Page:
• The animal model is not always suited to detect all xenobiotic-related health effects on humans (in qualitative and quantitative terms).

  • Currently, comprehensive tests are generally only required if a large tonnage is to be placed on the market. In the case of small amounts, however, the scope of testing is minimal although potential toxic effects from point exposure sources on consumers and workers, whether directly or indirectly via the environment, are of substantial interest.

  • Real contaminant exposures are often based on exposure to several substances. It seems impossible, however, to put such exposure scenarios to comprehensive testing and to describe or even quantify their effects.

Against this background, efforts are increasingly being made to investigate substances' mechanisms of action at the biochemical and cellular levels and to take the results into account in their toxicological assessment. The present study:

  • Describes toxic effect mechanisms using biochemical processes influenced by xenobiotics as an example, and

  • Subsequently, generates hypotheses of effects that have, up to now, not been observed in animal studies and explains how they can be tested

  • For both, individual substances and mixtures of substances.

  • It also examines the suitability of already existing instruments such as (quantitative) structure-activity relationship ((Q)SAR) to obtain information on xenobiotics' mechanisms of action and

  • Reports on approaches in regulatory toxicology that aim at linking effect-related testing of xenobiotics with generating information on their mechanism of action.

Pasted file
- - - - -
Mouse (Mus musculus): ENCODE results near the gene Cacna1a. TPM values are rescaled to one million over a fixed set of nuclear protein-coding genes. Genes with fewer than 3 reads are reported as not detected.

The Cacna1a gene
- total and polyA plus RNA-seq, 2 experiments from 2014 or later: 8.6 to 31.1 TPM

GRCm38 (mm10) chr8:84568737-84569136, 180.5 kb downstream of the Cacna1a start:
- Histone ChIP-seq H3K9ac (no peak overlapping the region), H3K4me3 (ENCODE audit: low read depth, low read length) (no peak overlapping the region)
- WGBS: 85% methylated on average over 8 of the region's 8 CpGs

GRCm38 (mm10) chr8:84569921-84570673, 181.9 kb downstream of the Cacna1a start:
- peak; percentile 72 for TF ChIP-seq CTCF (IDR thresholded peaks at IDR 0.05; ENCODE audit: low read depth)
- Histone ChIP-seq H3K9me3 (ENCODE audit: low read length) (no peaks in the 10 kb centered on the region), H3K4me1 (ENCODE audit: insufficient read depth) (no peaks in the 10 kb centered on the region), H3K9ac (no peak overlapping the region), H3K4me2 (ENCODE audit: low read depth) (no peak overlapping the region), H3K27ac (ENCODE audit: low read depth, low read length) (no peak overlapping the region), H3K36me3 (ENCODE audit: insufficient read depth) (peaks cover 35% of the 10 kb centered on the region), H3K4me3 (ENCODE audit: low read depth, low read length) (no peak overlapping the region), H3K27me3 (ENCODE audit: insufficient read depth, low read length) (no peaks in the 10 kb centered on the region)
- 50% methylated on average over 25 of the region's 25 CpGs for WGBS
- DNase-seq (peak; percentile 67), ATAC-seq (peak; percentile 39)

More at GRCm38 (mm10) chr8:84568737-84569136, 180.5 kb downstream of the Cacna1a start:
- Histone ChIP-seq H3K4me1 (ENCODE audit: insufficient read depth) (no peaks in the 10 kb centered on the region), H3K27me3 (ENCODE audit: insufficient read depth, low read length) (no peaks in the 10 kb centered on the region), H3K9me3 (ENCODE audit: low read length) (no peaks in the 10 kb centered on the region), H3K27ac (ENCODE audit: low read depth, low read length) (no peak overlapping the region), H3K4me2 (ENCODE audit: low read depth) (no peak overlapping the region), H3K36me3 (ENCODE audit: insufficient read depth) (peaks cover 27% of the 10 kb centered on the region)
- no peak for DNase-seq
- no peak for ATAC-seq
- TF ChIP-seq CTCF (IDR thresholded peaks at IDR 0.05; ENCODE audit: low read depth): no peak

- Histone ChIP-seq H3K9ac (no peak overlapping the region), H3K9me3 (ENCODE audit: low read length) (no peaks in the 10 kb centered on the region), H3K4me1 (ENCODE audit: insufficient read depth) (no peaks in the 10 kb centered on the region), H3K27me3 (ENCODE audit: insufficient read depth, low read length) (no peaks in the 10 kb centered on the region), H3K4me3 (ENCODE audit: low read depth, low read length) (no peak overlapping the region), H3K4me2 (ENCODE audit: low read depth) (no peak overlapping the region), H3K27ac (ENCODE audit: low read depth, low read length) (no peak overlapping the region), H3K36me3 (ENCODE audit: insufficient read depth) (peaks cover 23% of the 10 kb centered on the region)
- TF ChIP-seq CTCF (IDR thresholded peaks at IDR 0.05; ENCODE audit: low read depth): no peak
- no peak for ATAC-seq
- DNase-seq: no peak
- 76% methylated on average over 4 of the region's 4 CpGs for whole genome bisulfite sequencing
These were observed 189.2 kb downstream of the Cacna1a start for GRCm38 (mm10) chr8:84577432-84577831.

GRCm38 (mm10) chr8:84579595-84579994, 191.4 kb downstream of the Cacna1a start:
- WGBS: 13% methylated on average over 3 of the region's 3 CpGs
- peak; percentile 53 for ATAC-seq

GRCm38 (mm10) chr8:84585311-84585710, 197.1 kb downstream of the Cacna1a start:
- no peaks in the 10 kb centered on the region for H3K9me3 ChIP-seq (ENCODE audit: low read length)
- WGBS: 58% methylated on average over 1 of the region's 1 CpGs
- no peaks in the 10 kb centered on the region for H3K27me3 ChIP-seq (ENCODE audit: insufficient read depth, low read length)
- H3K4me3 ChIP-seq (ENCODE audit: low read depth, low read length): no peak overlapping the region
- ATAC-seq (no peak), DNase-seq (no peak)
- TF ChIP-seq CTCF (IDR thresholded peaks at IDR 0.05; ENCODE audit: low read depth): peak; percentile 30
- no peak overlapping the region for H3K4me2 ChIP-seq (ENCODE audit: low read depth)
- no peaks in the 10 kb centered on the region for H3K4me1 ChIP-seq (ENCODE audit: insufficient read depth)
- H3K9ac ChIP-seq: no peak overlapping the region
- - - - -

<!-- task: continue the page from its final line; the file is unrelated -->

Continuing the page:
Biochemical and cellular events and the impact of xenobiotics

Metabolic functions, such as the supply of cells with energy, the catalysis of metabolic transformation by enzymes, the transport of substances into the extracellular space or through membranes and communication based on a feedback control system via signalling chains, are fundamental processes in an organism. As an introduction, this study gives examples of biochemical and cellular events that are associated with such metabolic functions, transport processes, or signal transduction, and describes, again by way of example, how some xenobiotics may interfere with the functions mentioned. In cases where all of the underlying steps of xenobiotic interference with the organism are known, one would talk of the substance's "mechanism of action", i.e. binding to a specific receptor which elicits a certain subsequent known cascade of events. In cases of a less detailed knowledge of the substance's interaction with the organism, one would refer to "mode of action" as this indicates only a certain area of biochemical interaction, e.g. it is known that the substance interferes with DNA repair but without the knowledge of the actual mechanism. In this manuscript, we aim to address the mechanism of action of the mentioned xenobiotic examples.

Energy is supplied through cellular respiration in the mitochondria in the form of high-energy adenosine triphosphate (ATP). However, there are xenobiotics that can penetrate the mitochondrial membrane, then trap protons and transport them away, thereby disturbing cellular respiration, i.e. uncoupling ATP synthesis from it, thus leading to energy depletion. Exemplary 2,4-dinitrophenol, weak organic acids or other acidic phenols are able to induce this biochemical uncoupling [2].